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British Labour Movement
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  1. Brexit, Jeremy Corbyn, and Contempt for Democracy
    Introduction to the July 2, 2016 issue of Other Voices

    Resource Type: Article
    Published: 2016
    A constant theme in elite reaction to the Brexit referendum, expressed especially through the mainstream media, has been a visceral contempt for democracy. Ordinary working people are portrayed as stupid and reactionary, incapable of understanding how wonderful the European Union project is. Again and again, one hears the comment that the great unwashed should not be allowed to vote on issues which they are incapable of understanding. This reaction is not new: ruling classes for centuries have loathed democracy, which is seen as an existential threat to the wealth and privileges of the elite.
  2. Class War in the British Labour Party
    Tories, Blairites Turn the Screws on Jeremy Corbyn

    Resource Type: Article
    Published: 2016
    Ever since Jeremy Corbyn was elected leader of the British Labour Party last September, the party has been in a state of internal class warfare. Corbyn is a decades-long member of old Labour’s left wing and is hugely popular among working people. Pitted against Corbyn and his followers are the vast majority of Labour Members of Parliament (MPs) who uphold the legacy of Tony Blair and are unashamedly committed to "free-market" capitalist exploitation and imperialist military slaughter in Afghanistan, Iraq, Syria and elsewhere.

    ...

    James Bronterre O’Brien, an Irish-born leader of the Chartists, gave voice to the need for the working class to fight in its own interests instead of begging its oppressors:

    "My motto is... 'What you take you may have.' I will not attempt to deal with the abstract question of right, but will proceed to show that it is POWER, solid, substantial POWER, that the millions must obtain and retain, if they would enjoy the produce of their own labour and the privileges of freemen."
  3. Corbyn's Labour Party is Being Made to Fail - By Design
    Resource Type: Article
    Published: 2018
    The embattled Labour party is reportedly soon to adopt the four additional working "examples" of anti-semitism drafted by the International Holocaust Remembrance Alliance (IHRA). The full adoption of the IHRA definition of anti-semitism will be a victory for Israel and its apologists in Britain, who who have been seeking to curb all meaningful criticism of Israel.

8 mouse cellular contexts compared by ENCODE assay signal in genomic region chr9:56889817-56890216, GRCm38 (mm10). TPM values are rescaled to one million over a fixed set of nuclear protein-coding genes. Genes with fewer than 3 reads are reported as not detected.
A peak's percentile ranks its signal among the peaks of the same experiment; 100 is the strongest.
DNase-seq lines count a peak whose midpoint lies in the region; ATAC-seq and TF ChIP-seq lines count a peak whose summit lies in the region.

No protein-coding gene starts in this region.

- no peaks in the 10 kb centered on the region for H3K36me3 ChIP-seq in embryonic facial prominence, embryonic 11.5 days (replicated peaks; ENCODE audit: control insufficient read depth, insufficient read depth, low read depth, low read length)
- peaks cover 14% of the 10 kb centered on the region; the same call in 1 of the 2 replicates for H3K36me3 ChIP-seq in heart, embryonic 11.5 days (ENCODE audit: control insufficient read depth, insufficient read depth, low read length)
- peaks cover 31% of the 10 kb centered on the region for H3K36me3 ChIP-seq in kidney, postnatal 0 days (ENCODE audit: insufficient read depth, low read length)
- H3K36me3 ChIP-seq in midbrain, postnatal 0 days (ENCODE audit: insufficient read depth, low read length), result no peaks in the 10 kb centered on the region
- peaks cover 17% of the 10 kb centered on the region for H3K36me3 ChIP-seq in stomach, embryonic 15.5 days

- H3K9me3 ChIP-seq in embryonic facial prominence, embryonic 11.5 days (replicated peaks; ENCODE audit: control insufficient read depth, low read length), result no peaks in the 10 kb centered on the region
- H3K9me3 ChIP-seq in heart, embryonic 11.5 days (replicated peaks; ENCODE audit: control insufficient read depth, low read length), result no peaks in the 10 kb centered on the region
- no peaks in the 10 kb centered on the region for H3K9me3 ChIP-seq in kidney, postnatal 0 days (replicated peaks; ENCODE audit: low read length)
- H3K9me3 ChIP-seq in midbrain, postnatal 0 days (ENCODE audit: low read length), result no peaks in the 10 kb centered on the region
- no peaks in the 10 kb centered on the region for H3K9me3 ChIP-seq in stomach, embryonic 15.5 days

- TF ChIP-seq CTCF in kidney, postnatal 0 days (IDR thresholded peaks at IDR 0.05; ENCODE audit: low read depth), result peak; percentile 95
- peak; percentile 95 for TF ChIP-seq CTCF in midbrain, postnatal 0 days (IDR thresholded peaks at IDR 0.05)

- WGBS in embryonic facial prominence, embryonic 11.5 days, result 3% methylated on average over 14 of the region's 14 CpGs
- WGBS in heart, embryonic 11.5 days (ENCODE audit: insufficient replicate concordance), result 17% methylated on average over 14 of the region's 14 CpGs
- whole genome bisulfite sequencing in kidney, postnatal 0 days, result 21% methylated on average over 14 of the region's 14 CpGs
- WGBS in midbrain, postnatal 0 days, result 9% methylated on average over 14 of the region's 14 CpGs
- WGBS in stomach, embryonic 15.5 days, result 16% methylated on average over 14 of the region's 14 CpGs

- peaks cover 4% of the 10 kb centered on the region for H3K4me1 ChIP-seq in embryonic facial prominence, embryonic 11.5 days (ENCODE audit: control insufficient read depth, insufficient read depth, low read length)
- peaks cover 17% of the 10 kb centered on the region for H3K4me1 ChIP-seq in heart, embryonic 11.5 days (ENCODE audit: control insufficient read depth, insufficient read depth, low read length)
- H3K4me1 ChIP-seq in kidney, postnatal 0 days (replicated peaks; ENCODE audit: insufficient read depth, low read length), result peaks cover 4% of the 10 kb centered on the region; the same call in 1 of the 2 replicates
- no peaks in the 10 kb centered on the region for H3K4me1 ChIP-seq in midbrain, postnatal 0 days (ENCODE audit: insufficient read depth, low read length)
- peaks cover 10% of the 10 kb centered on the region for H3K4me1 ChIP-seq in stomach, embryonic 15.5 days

4. The Crisis in Corbyn's Labour Party is Over Israel, Not Anti-Semitism
    Resource Type: Article
    Published: 2018
    If there is indeed an anti-semitism problem in the UK's Labour party, it is not in the places where the British corporate media have been directing our attention. What can be said with even more certainty is that there is rampant hatred expressed towards Jews in the same British media that is currently decrying the supposed anti-semitism of Labour leader Jeremy Corbyn.
  5. The elites hate Momentum and the Corbynites - and I'll tell you why
    The movement that backed the Labour leader challenges MPs and journalists alike - because it's about grassroots democracy

    Resource Type: Article
    Published: 2016
    As the rolling catastrophe of what's already being called the "chicken coup" against the Labour leadership winds down, pretty much all the commentary has focused on the personal qualities, real or imagined, of the principal players. Yet such an approach misses out on almost everything that's really at stake here. The real battle is not over the personality of one man, or even a couple of hundred politicians. If the opposition to Jeremy Corbyn for the past nine months has been so fierce, and so bitter, it is because his existence as head of a major political party is an assault on the very notion that politics should be primarily about the personal qualities of politicians.